Can we use the project brief (or idea statement – statement of work) as the basis for starting the project control effort? Keep in mind, such a document is brief – a few sentences at most.
What do you think?
Control versus the baseline?
One of the common areas of misunderstanding in project management is related to project control and establishing what is the baseline.
Many practitioners and organizations believe in the concept of a baseline, where the term refers to “approved plan.” However, the term “plan” typically indicates a project plan or project management plan, which can be produced after an extensive planning exercise. The planning exercise may include various topics including developing the scope of work, cost and time estimates, staffing and communications plan, among other things.
Do Not Delay Control
However, what many practitioners, professionals, and organizations often forget is that project teams should not delay their control effort until they have a detailed plan. They can start control with the project idea statement, which is usually one to three sentences no more. The challenge is that some project management practitioners, cannot visualize how to control in comparison to a concept. They view control as an action of checking the work against a plan and taking the necessary measures to maintain progress along the initial plan (roadmap).
If practitioners view control as counting widgets, actual versus plan, then they need quantities in order to perform proper control. However, the reality is that some of these professionals might not have the competence to perform conceptual control. As a result, there will be no control action before the detailed plan is finalized.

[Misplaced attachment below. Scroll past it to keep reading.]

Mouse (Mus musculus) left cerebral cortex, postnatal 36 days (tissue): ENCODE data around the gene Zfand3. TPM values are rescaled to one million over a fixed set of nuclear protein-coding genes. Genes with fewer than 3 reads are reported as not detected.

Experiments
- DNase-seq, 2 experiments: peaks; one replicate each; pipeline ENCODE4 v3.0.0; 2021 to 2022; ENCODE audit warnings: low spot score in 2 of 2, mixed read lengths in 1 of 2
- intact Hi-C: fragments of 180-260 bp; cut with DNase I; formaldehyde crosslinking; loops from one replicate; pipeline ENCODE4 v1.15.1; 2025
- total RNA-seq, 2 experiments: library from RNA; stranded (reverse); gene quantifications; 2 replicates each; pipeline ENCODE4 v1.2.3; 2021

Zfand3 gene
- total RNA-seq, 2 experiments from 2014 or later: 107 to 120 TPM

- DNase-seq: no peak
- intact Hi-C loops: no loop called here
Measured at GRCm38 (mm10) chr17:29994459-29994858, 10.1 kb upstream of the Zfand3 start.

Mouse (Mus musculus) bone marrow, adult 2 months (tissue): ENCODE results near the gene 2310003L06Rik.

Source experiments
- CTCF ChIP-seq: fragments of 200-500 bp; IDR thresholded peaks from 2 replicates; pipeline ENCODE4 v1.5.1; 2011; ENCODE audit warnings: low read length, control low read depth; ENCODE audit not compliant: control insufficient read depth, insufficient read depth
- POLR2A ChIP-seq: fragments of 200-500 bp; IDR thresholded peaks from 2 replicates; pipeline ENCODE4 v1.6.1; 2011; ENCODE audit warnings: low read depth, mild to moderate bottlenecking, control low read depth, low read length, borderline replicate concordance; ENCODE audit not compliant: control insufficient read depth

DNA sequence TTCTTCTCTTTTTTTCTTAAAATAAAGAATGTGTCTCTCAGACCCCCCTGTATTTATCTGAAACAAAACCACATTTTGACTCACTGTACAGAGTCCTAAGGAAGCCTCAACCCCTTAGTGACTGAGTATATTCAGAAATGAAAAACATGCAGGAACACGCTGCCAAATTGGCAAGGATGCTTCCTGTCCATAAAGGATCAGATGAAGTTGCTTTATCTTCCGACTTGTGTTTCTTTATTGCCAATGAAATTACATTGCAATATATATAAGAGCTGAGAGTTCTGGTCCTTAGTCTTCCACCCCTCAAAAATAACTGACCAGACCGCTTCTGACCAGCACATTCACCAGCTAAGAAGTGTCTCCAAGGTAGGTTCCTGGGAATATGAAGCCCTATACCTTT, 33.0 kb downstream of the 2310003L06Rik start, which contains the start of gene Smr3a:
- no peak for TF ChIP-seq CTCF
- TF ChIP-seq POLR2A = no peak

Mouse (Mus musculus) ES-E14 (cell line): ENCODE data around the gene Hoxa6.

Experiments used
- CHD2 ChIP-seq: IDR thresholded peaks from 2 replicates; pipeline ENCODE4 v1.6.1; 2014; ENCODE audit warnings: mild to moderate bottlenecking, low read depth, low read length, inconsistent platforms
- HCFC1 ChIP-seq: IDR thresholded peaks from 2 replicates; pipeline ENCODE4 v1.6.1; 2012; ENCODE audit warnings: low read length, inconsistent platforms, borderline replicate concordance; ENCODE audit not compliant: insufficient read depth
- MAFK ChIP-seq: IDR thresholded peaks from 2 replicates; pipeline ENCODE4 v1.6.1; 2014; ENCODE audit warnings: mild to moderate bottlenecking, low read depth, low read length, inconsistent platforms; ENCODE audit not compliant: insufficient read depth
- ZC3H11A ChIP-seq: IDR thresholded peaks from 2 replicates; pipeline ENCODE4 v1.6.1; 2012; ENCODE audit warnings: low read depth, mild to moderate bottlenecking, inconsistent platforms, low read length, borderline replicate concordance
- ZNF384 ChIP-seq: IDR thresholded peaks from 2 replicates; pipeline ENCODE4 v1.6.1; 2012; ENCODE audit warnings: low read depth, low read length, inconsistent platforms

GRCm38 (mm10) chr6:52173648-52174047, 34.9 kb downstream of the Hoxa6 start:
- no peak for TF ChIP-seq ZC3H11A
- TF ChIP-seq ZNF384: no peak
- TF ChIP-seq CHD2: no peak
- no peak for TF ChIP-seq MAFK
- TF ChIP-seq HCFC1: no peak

The Foggy Period
There is a foggy, ambiguous period, from initial approval (or charter) to the final plan. This could be an extensive period and teams fall in the traps of no control. No control translates into scope creep, scope growth, hidden changes and all of the consequential impacts such as project cancellation or failure. The best case maybe a project completed with less than optimal performance or with missing out on some of its objectives.
How to Control?
Then how to control in comparison to a concept?
In the SUKAD CAMMP
- The first sentence is a description of the project; high-level description. WHAT
- The second sentence is why the organization wants – needs – the project. WHY
- How does the project align with the organization strategy?
So it is important to have, as a minimum, the what and why!
Let us forget 2 and 3 for now and focus on the first sentence only. That one sentence is not a detailed project scope of work and detailed specifications to allow the implementation work. It is a high-level conceptual description of the project. So, can we control with no widgets? How can that be possible?
Keep in the mind, is the idea is not about control of details – number of widgets – but it is about ensuring the project progress during the planning – development period – along with the designated objectives and expected output – product.
Let us see a few examples of how teams can get lost if that first sentence is not clear and unambiguous.
Let us compare these statements, all for the same project. The organization has about 300 employees in an industrial zone. As you read these statements think about the output, the product that you will produce if you were the project manager.
- The project is to improve the employee health.
- Build a gymnasium in our warehouse.
- Executives management require a project to improve employee health, which may include a gymnasium.